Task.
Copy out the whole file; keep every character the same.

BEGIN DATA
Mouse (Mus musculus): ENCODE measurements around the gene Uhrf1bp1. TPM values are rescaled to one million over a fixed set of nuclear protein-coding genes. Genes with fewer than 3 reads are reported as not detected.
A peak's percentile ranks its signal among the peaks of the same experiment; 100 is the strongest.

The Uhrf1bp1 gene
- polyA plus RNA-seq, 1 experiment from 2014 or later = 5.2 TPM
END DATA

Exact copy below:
Mouse (Mus musculus): ENCODE measurements around the gene Uhrf1bp1. TPM values are rescaled to one million over a fixed set of nuclear protein-coding genes. Genes with fewer than 3 reads are reported as not detected.
A peak's percentile ranks its signal among the peaks of the same experiment; 100 is the strongest.

The Uhrf1bp1 gene
- polyA plus RNA-seq, 1 experiment from 2014 or later = 5.2 TPM